An analysis of deaths from COVID-19 in New Zealand shows being up to date with your vaccines is the single best way to reduce the risk of dying from COVID-19.
Public Health Agency Deputy Director-General Dr Andrew Old says thanks to lower levels of community transmission early in the pandemic and high vaccination rates, New Zealand has had a lower rate of deaths from COVID-19 since the start of the pandemic compared to many countries.
Most people that test positive for COVID-19 will experience a mild to moderate illness and be able to self-care at home before making a full recovery.
‘But sadly, despite that, more than 2000 people have died from COVID-19, either as an underlying or contributing cause, and we remain committed to ensuring those most at risk of death from COVID-19 are prioritised in our response.’
As part of this, Te Manatū Hauora Ministry of Health has examined COVID-19 attributed deaths to better identify greatest risk factors for COVID-19 and help establish how these risks can be reduced.
This analysis is available on the Ministry’s website at COVID-19 Mortality in Aotearoa New Zealand: Inequities in Risk.
The analysis examined 1,797 COVID-19 deaths between 1 January and 26 August 2022, which had been attributed to COVID-19. This included 1,458 people of European or Other ethnicity, 158 Māori, 111 Pacific people, and 60 people of Asian ethnicity.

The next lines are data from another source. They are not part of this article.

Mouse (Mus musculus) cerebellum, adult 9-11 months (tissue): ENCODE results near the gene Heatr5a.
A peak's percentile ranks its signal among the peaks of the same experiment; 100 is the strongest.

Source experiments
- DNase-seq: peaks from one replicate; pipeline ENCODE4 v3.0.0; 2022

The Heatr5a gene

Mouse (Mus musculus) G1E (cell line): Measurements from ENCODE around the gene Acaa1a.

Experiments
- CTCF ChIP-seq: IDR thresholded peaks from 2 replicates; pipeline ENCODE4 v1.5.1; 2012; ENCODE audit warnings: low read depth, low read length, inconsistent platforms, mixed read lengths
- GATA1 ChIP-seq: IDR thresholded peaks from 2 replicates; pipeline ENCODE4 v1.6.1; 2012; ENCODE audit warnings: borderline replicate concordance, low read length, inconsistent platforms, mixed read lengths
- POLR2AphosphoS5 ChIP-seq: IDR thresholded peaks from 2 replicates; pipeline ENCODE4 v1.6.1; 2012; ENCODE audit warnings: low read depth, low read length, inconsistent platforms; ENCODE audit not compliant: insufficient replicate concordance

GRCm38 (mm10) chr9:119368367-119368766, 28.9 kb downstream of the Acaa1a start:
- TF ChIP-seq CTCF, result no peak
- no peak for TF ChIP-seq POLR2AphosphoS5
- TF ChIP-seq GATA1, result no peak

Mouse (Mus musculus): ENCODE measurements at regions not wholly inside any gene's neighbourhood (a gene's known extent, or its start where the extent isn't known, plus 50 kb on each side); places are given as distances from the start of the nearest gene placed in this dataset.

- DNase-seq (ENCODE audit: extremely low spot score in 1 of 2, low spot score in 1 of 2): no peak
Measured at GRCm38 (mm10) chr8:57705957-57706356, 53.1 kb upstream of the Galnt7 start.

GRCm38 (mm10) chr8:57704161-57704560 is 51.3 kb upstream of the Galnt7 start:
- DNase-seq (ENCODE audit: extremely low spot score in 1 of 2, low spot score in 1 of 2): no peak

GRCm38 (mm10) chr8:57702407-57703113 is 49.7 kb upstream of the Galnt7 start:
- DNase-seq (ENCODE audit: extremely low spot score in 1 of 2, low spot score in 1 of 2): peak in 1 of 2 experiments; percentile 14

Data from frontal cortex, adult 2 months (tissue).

It supports that, as well as age being a strong risk for death from COVID-19, there is excess risk for Māori and Pacific Peoples, people who are unvaccinated, those in higher deprivation and those with pre-existing health conditions.
The analysis found:
‘This analysis shows that being up to date with your vaccinations not only helps protect yourself and your loved ones from severe disease, but it could save your life.’
However, it also shows the burden of COVID-19 has fallen unevenly across New Zealand.
Some of this excess risk for Māori and Pacific people can be explained by higher rates of socio-economic deprivation, pre-existing conditions, and lower vaccination rates. Inequities in vaccination rates alone accounted for around a quarter of the excess risk for Māori and Pacific peoples. However, even controlling for these factors, the analysis shows Māori and Pacific people are still at a significant higher risk of death from COVID-19.
‘Unfortunately, this does reflect broader long standing health inequities for Māori and Pacific, with poorer health access and outcomes across many measures. It is also similar to COVID-19 experience in many countries, including Australia, the United States and United Kingdom, where already vulnerable communities have been disproportionately impacted by COVID-19.’
‘These findings are not unexpected and our COVID-19 response throughout has been informed by understanding that the communities with the poorest health are also the most at risk from COVID-19.
Protecting Māori and Pacific people is an integral part of the ongoing COVID-19 response. The Ministry has always taken a collaborative and comprehensive approach, engaging at multiple levels to support Māori and Pacific communities stay safe. We continue to do this because we recognise the ongoing, intergenerational and inequitable vulnerability of these communities.
Te Manatū Hauora, Te Whatu Ora, and Te Aka Whai Ora will continue to engage with Māori through the National Iwi Chairs Forum, Māori health providers, community groups, and other organisations to inform the overall COVID-19 response, and ensure it promotes equitable outcomes for Māori.
Steps being taken to better protect vulnerable groups as part of the COVID-19 response include: